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Lebanon: government to halt diesel supplies as fuel crisis worsens

Traffic jam of vehicles queued up to refuel from a petrol station on July 02, 2021 in Beirut, Lebanon. [Marwan Tahtah/Getty Images]
Traffic jam of vehicles queued up to refuel from a petrol station on July 02, 2021 in Beirut, Lebanon. [Marwan Tahtah/Getty Images]

The Ministry of Energy and Water in Lebanon is to stop delivering diesel amid a fuel crisis in the country. Diesel has run out in government facilities, with the exception of limited quantities for emergencies and the needs of the security forces.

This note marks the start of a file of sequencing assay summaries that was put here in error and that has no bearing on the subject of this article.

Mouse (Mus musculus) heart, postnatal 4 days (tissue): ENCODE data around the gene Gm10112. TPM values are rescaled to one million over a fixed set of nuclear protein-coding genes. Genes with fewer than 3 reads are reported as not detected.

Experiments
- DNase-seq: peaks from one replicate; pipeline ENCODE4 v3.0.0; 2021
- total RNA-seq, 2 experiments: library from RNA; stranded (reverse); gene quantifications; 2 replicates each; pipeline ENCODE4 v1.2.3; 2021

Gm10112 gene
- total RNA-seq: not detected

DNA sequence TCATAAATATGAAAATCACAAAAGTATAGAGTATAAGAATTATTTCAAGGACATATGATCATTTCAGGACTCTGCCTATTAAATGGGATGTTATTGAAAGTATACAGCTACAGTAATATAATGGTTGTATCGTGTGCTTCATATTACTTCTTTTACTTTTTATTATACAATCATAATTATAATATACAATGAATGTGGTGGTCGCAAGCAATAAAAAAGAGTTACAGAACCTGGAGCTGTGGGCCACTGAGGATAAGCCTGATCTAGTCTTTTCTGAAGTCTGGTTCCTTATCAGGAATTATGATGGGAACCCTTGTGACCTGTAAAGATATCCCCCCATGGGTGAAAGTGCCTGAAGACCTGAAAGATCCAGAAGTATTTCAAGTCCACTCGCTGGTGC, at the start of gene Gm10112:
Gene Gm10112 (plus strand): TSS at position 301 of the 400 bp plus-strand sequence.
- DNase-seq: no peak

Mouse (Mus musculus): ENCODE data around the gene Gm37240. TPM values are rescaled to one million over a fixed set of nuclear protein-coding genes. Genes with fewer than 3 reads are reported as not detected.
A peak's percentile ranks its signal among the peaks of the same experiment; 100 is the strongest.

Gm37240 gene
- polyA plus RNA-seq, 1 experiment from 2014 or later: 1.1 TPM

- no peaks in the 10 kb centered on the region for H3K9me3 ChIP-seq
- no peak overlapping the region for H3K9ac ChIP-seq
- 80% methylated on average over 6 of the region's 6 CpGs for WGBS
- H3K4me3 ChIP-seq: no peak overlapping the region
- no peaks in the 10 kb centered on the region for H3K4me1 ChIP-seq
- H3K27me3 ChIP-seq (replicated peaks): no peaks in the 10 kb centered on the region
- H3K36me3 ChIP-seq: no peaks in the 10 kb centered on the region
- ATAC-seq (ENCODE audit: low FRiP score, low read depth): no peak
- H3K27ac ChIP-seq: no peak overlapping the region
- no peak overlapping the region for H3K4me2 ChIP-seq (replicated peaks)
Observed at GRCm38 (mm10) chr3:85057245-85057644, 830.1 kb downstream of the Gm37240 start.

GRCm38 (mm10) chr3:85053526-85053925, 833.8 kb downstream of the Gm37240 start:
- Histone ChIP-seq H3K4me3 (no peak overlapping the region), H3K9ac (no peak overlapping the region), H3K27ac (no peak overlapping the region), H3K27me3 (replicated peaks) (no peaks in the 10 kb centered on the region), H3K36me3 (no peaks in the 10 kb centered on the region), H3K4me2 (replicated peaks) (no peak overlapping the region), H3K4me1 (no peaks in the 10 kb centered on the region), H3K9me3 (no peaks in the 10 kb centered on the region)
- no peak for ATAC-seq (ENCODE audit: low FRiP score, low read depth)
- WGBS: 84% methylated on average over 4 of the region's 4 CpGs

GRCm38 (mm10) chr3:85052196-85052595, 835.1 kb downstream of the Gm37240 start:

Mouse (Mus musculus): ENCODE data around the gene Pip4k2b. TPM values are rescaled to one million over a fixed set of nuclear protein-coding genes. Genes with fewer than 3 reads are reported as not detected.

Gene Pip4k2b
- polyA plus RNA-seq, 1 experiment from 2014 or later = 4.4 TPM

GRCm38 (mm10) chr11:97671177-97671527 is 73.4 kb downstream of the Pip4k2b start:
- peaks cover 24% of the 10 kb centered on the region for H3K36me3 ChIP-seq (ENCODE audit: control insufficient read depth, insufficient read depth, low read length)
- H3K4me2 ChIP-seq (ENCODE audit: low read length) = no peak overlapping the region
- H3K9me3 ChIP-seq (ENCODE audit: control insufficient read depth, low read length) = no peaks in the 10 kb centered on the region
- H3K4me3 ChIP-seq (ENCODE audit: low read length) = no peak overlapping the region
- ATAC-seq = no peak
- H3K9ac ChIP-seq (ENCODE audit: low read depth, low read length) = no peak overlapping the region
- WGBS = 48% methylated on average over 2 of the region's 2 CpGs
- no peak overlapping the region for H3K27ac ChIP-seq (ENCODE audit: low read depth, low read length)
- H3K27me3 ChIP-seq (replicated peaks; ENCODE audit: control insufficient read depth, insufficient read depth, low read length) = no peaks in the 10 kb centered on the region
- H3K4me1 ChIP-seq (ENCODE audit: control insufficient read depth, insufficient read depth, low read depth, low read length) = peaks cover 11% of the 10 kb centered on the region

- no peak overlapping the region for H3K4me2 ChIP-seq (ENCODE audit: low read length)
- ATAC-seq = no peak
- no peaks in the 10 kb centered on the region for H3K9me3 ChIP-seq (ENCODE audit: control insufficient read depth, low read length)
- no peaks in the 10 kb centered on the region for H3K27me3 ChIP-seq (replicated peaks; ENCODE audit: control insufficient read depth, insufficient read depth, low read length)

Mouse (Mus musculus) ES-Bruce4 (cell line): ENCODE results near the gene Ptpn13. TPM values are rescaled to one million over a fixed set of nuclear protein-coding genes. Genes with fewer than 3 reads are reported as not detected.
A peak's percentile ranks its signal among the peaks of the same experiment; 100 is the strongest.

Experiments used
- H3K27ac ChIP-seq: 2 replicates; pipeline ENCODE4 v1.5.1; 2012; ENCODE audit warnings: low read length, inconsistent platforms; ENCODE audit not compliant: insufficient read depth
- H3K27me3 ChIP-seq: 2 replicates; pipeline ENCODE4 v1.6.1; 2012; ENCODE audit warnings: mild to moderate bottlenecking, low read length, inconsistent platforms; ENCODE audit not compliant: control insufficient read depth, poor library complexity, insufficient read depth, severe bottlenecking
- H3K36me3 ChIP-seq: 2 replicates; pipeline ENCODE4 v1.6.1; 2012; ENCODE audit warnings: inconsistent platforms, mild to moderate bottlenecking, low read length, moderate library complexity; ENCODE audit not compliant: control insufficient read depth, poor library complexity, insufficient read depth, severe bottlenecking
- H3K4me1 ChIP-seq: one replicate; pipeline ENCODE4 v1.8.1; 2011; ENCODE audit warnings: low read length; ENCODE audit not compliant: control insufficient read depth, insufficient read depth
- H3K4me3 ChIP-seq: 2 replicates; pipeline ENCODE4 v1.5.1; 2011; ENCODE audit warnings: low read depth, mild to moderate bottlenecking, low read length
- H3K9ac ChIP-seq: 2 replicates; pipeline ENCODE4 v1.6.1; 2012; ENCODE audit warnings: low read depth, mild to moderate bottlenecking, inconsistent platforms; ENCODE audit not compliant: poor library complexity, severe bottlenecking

Out of respect for the Muslim holiday of Eid Al-Adha, however, oil facilities in Tripoli and Zahrani supplied the local market with diesel. Supplies have also been secured for hospitals, bakeries, private generators and all public institutions.

Diesel is used in Lebanon to generate electricity using small, private generators due to the frequent and lengthy power cuts. Moreover, the country's shortage of foreign currency reserves has made it increasingly difficult to import diesel.

Lebanon has suffered from a severe fuel shortage for over two months, which has resulted in power cuts for up to 20 hours per day. A broader economic crisis has persisted for more than a year and half, causing the local currency to crash against the dollar. That in turn has created the shortage of foreign currency reserves.

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